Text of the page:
Oh fantastic, no more plastic!

Since it is now Spring let us move on with boat projects and other things that occupy our time.  Like Boat Projects.  That’s it and there doesn’t need to be anything else because Boat Projects are comprehensive and exhaustive of our time (and exhausting).

I mentioned how great our plastic-wrapped boat was over the winter.  It was nice and cozy (for the most part), protective and beneficial (for the most part).  Truly a boon to our icy selves.  It was nice to sit in the cluttered cockpit while the sun peeked through the murky cloud-cover and feel the greenhousey warmth.  When the outside air temp was 20 degrees F and the inside was 75 degrees F it was all good…  However, when the outside air temp was 50 or 60 degrees f this made the inside of the boat 90 degrees or more.  Not good.  Bad, actually.  Plus the plasticky smell was getting stronger and we couldn’t get much fresh air in and the deck was cluttered…  So, one day, Peter took his trusty knife and sliced through the plastic.

Love and Hate gloves.
Love and Hate gloves.  This man means business.
The first cut! There's fresh air out there!
The first cut! There’s fresh air out there!
Big air-vent cuts to let the breeze in.
Big air-vent cuts to let the breeze in.

The people who had put the plastic on our boat had offered to remove it and wax our hull.  For a fee, of course.  We decided that scheduling people to do something that we could do ourselves was silly. And, while we wouldn’t have attempted to put UP the plastic, it was simple to remove.  Destruction is always easier than creation.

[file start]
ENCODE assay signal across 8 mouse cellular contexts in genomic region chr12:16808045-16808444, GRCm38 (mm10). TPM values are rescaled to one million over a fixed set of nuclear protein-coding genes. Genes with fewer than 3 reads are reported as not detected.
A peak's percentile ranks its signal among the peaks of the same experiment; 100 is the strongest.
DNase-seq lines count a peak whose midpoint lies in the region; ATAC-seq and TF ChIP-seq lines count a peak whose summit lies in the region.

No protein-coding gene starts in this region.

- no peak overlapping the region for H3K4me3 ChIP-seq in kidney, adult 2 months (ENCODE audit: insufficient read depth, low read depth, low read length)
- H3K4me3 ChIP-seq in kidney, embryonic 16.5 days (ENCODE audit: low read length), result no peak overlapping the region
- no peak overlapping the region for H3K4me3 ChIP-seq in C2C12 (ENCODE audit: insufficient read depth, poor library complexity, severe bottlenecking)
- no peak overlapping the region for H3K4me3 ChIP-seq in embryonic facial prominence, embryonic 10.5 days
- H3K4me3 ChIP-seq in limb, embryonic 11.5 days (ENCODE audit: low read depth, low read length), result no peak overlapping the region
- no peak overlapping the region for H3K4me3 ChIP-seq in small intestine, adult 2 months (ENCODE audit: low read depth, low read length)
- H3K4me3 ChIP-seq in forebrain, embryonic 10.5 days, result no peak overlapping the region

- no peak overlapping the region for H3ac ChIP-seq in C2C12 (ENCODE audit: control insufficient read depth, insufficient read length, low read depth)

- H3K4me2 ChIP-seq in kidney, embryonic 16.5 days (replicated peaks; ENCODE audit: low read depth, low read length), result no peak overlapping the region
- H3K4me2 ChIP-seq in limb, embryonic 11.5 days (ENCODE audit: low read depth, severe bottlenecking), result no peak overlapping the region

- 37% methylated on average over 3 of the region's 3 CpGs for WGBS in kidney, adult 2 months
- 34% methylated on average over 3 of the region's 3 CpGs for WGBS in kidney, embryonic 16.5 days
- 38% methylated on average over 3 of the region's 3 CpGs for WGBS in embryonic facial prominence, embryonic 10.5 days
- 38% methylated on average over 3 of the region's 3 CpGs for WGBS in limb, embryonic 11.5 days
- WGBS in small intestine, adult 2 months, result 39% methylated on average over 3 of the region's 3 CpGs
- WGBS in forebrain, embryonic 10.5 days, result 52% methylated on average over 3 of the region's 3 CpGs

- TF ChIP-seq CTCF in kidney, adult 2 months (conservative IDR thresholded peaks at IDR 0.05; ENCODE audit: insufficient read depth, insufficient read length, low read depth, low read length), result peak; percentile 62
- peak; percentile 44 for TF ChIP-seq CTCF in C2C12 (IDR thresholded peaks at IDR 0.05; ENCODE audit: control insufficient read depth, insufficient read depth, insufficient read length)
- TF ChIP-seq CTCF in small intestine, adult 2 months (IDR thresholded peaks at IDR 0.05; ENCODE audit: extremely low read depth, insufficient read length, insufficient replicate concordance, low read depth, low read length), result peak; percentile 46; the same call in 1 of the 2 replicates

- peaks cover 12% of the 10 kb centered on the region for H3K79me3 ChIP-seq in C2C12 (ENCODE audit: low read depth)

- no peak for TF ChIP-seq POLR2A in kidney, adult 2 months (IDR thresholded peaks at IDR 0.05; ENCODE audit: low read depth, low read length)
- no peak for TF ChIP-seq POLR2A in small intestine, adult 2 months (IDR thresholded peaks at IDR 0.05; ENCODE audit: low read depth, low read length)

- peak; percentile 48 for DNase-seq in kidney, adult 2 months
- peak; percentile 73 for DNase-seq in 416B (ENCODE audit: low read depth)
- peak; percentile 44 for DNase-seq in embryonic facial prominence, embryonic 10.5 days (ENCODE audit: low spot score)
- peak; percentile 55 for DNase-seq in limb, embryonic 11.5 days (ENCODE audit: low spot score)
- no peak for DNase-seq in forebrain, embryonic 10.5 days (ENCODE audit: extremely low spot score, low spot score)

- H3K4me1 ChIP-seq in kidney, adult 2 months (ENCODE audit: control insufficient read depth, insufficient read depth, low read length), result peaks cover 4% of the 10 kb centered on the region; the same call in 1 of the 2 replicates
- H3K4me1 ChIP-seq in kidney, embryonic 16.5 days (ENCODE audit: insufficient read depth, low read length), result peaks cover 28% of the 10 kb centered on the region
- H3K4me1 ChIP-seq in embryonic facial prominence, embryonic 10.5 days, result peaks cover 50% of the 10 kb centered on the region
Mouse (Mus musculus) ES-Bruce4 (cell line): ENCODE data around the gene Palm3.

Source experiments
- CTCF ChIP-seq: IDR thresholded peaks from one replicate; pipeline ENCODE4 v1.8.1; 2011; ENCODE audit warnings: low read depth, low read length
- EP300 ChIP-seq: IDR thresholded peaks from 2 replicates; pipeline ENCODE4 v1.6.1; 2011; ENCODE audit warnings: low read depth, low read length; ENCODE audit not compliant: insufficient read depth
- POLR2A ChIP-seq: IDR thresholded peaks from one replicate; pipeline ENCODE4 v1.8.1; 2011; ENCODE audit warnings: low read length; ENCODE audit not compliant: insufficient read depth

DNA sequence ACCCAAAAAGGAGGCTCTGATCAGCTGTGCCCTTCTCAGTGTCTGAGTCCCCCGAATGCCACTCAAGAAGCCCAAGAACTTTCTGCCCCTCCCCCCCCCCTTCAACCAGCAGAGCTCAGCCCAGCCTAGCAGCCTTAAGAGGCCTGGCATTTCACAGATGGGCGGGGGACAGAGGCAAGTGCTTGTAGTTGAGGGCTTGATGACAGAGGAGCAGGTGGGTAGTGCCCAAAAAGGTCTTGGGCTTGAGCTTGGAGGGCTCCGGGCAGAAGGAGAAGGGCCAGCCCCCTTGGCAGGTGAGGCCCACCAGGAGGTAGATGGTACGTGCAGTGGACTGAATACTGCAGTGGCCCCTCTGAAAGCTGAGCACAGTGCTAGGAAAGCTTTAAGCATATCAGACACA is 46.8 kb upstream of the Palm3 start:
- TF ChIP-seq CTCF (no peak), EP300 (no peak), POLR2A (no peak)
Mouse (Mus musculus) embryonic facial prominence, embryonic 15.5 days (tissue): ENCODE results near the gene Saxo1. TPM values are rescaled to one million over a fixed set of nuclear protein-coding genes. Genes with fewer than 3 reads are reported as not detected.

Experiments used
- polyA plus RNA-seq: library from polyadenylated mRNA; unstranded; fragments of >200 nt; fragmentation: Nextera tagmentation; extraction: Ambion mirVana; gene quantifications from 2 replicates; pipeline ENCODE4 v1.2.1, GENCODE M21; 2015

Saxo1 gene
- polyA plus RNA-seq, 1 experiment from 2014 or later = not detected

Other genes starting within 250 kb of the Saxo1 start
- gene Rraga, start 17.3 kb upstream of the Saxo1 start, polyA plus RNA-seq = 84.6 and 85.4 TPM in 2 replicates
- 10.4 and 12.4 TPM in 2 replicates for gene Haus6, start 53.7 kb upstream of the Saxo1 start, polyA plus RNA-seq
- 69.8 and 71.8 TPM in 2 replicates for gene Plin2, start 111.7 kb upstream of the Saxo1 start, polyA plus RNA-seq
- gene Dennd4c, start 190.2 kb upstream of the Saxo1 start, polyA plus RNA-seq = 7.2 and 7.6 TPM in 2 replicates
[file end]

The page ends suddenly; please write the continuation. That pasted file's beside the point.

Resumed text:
The back half cut off.
The back half cut off.
Back half is gone!
Goodbye plastic, hello sunshine!
See the knife?
See the knife?
Cutting into the front.
Surgical precision.

He cut it off the back then worked on the front.  I took pictures and helped to make sure that all the plastic bits were accounted for and the straps were secured at one end.  We wanted to make sure nothing got into the water.  The Hudson has enough pollution without us adding to it.

Soon the front half was off and then began the messy job of cutting through the tape.  As much as the wind and wet had caused it to fail in places over the past 4 months this stuff was tenacious!  It was wrapped around our standing rigging, the mast, the tiny crane for the outboard… basically anywhere that was guaranteed to be difficult to get to.

Lola was a little weirded out by the fresh air and sunshine.
Lola was a little weirded out by the fresh air and sunshine.

Finally just the wooden structure was left – it had been put together by sadistic maniacs with torx screws.  We didn’t have any torx drill bits.  It was getting late.  There was a little swearing.

The wooden structure around where the door was.
The wooden structure around where the door was.

Luckily our neighbors had just the right kind of bits which they let us borrow (not this neighbor, our starboard side neighbors – you can see their flag in the picture above).  Thank goodness!  Greg and Artie, you saved the day!  Swearing averted, Peter undid the Torturous Torx and loaded the whole shebang into the dock cart (which you can also see in the above picture).  It took many loads but, finally, all vestiges of plastic were gone.  We stacked it carefully by the dumpster for recycling and I watched the dockhands cart it away the next morning.  It will be turned into (and I’m guessing here) park benches or boardwalks.  We were glad to be rid of it.

All-in-all it was quite an experience but we’ve decided no more plastic next year, ok?

Oh, and remember all the deck-work that we were going to do?  Yeah…

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